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UCF and Rutgers football: where did the divide occur?

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Central Florida is claiming a piece - if not all - of the national championship. Yet, not that long ago, Rutgers topped the Golden Knights in a bowl

Chick-Fil-A Peach Bowl - Auburn v Central Florida Photo by Scott Cunningham/Getty Images

In baseball, they call it the “hot stove league”. The off season when you talk “what if” and “I wonder when”. And for college football fans, the 2017-18 college football season is over. That can mean only one thing....

So let’s play “hot stove league” just a little and throw around an idea.

It’s December 19, 2009. With just over two minutes remaining in the game, I can still see Damaso Munoz diving into the endzone after a 35 yard kickoff return. He was flagged for celebration - the dive started at about the four yard line and there was no one near him - and the TV showed Greg Schiano grinning. After all, Munoz was a senior playing his last game. Who cared about the 15-yard penalty when you were about to be crowned champions of the St. Petersburg Bowl presented by Beef 'O' Brady's, formerly known as the St. Petersburg Bowl and currently known as the Bad Boy Mowers Gasparilla Bowl?

Rutgers won that game 45-24 over UCF, then coached by George O’Leary, and then part of Conference USA. Both teams finished the regular season at 8-4, RU going 9-4 and UCF 8-5 with the bowl results.

Ahh, the good old days.

This year, Rutgers went 4-8 while UCF, under Scott Frost, went 13-0, beat Auburn in the Peach Bowl, and talking heads on TV were saying, “Did UCF get cheated by not being in the CFP?” Hey, the governor of Florida even declared UCF national champions! In Florida.

And in case you thought that was silly (as I did), it wasn’t the first time it happened.

But, back to Rutgers and UCF in the St. Petersburg Bowl.

What happened!?!? In 2009 these two teams were pretty close. One had a “rising star” in Greg Schiano, the other a veteran coach with a very strong resume. To wit....

George O’Leary spent eight years at Georgia Tech, running up a respectable 52-33 record. He was lured to Notre Dame in 2001, but ran into some....uhh, technical issues with his resume and resigned that post just five days into his tenure. He resurrected his career in 2004 becoming the head coach at UCF. He went 0-11 that first year.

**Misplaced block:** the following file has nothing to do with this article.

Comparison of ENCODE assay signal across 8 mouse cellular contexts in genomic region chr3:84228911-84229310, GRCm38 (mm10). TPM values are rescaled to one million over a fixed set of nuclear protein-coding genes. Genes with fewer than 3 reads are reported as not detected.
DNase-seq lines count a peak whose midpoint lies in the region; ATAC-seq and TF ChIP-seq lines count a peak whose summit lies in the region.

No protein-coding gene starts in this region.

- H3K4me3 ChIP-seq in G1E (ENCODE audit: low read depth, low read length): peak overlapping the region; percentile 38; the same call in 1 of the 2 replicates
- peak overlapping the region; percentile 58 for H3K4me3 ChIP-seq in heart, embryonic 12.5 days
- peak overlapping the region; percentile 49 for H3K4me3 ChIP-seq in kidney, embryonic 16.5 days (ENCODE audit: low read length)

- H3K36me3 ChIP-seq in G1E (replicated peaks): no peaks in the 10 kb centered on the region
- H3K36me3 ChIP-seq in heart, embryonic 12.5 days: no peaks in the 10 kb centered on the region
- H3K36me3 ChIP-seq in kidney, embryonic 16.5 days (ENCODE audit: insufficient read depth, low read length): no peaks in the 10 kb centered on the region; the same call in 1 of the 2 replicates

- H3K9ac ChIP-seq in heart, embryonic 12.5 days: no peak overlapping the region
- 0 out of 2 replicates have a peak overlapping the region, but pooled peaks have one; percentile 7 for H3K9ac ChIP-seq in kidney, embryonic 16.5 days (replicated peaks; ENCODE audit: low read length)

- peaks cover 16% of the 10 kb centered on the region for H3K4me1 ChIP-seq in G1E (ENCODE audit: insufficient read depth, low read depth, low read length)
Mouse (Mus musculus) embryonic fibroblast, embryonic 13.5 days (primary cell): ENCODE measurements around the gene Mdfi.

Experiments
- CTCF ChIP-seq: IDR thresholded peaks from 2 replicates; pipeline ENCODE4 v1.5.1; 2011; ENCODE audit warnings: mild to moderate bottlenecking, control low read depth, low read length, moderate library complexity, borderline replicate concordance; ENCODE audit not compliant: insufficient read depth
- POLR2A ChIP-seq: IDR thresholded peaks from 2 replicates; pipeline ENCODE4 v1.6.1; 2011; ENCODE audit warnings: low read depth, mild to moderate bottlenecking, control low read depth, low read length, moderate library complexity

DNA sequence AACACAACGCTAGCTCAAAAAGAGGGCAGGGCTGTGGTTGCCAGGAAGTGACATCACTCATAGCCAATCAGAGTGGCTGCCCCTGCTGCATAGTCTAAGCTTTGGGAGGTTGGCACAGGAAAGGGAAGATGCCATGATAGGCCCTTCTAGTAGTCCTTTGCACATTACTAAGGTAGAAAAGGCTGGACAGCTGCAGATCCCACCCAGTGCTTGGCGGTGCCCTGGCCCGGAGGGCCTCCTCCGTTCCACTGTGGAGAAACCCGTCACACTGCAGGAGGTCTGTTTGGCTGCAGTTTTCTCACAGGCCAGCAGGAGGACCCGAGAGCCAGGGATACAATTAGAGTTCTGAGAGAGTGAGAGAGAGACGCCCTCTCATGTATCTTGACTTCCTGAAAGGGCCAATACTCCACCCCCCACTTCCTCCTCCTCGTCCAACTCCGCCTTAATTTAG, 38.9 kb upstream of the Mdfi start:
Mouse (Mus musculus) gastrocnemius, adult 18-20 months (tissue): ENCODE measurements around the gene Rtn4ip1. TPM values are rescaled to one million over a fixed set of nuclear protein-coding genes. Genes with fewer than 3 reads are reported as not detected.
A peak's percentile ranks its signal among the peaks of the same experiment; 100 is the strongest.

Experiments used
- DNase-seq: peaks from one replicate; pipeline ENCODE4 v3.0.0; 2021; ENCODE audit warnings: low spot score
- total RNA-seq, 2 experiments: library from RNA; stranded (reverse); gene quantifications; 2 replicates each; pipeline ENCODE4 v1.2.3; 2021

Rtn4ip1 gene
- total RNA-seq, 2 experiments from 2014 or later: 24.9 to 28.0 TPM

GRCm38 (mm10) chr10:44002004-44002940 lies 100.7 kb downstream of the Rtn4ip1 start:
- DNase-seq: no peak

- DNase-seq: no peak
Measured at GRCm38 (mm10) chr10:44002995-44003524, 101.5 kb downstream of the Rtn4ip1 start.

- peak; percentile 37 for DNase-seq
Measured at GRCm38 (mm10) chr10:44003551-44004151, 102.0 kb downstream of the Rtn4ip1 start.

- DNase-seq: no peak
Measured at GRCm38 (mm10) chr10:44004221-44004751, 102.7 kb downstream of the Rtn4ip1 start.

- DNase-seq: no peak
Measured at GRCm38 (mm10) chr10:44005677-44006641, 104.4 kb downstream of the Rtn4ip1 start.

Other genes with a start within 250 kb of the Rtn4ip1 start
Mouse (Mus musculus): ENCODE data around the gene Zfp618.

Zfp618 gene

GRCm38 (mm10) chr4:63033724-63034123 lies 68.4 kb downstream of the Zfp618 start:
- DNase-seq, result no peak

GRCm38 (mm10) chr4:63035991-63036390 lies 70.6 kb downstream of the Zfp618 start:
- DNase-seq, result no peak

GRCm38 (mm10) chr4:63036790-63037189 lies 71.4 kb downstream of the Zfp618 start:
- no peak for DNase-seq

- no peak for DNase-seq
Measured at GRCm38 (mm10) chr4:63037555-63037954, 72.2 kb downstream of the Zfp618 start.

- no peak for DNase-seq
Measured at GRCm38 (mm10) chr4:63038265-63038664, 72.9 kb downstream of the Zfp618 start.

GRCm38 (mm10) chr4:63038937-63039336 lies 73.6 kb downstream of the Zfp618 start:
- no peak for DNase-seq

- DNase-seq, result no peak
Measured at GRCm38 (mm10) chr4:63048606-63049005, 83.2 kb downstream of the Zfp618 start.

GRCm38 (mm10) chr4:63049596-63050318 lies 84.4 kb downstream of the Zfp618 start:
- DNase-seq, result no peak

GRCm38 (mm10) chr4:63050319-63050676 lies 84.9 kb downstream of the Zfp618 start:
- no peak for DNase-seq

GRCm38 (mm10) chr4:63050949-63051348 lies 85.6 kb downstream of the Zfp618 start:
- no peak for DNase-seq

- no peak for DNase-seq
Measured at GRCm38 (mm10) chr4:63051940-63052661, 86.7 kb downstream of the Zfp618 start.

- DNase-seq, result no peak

But he didn’t win games at Georgia Tech by accident, and O’Leary turned the Golden Knights’ program around, going 34-39 as he faced Schiano and the Knights in St. Petersburg that night. From 2010-2014, O’Leary would go 47-19. And then a disastrously bad 2015 season caused him to resign half way through the season. The Golden Knights finished 0-12 in 2015 and that ushered in the short, but very successful, Scott Frost era in Orlando.

On the flip side, in the two years after that bowl game, Schiano went 13-12 before he decided hs talents were worthy of the NFL.

And while the 2009 meeting gave the scarlet the victory over the golden, the two programs have been anything but similar since then. Or even before. From the time George O’Leary took over in Orlando (2004) through the moment Scott Frost shook hands with Gus Malzahn on New Year’s night in Atlanta, UCF has won seven more games than Rutgers, 100-93. And that includes two seasons when the Golden Knights went 0-fer, 0-11 in 2004 and 0-12 in 2015.

On the Banks graphics

Now before everyone goes wack-a-doodle saying, "But UCF is in the American and Rutgers' schedule is so much tougher being in the B1G East", I know. But you have to play and win whoever happens to be on your schedule. And UCF did that more than Rutgers. So, let's move forward.

UCF hired a tainted, but very successful, experienced coach to run its program in 2004. Rutgers took a chance in 2001 on a smart, brash coordinator with no head coaching experience. It followed that up with the fill in by Kyle Flood, another coach without prior time running a program. And continued with coordinators in the hiring of Chris Ash. In fact, Rutgers has seldom hired head coaches in the “Bob era” - since I was in college. Frank Burns, Dick Anderson, Greg Schiano all came on board without ever running a team. Doug Graber had one year as a college HC at Montana State and Terry Shea had two years as the boss at San Jose State. Together they went 40-80-1 leading the scarlet. So much for experience being the key to success.

So, what does it all mean?

What would you like it to mean?

When the last opening occurred and Chris Ash was hired, there were more than a few people who felt Rutgers should shell out the big bucks and bring in an experienced coach rather than a coordinator....if that could even be done. Greg Schiano came in with no experience and there are those around these parts who are still waiting for his statue to be erected. Experienced coaches can be impactful, but still not get the results fans want; Jim Harbaugh has yet to win a division title in the Big Ten and is 1-2 in bowl games.

UCF caught lightning in a bottle with Scott Frost. But they did pretty well before that with George O’Leary. Success with both a veteran and a coordinator. There’s no perfect plan. There are, though, perfect scenarios that allow a coach to hit paydirt right out of the box.

Rutgers is in the Big Ten. UCF is not. Whoever UCF hires, will they duplicate - or even come close - to what Scott Frost did? Rutgers has a ton of advantages (read: image, conference affiliation, money) and, simply put, needs to capitalize on that. There are always G5 schools that occasionally get these hot shot coaches; UCF this year, Houston in 2015, Boise State a few years further back. The key is long term success. Rutgers needs to be - and can be - more consistent as it moves ahead.

And not just be next year’s UCF.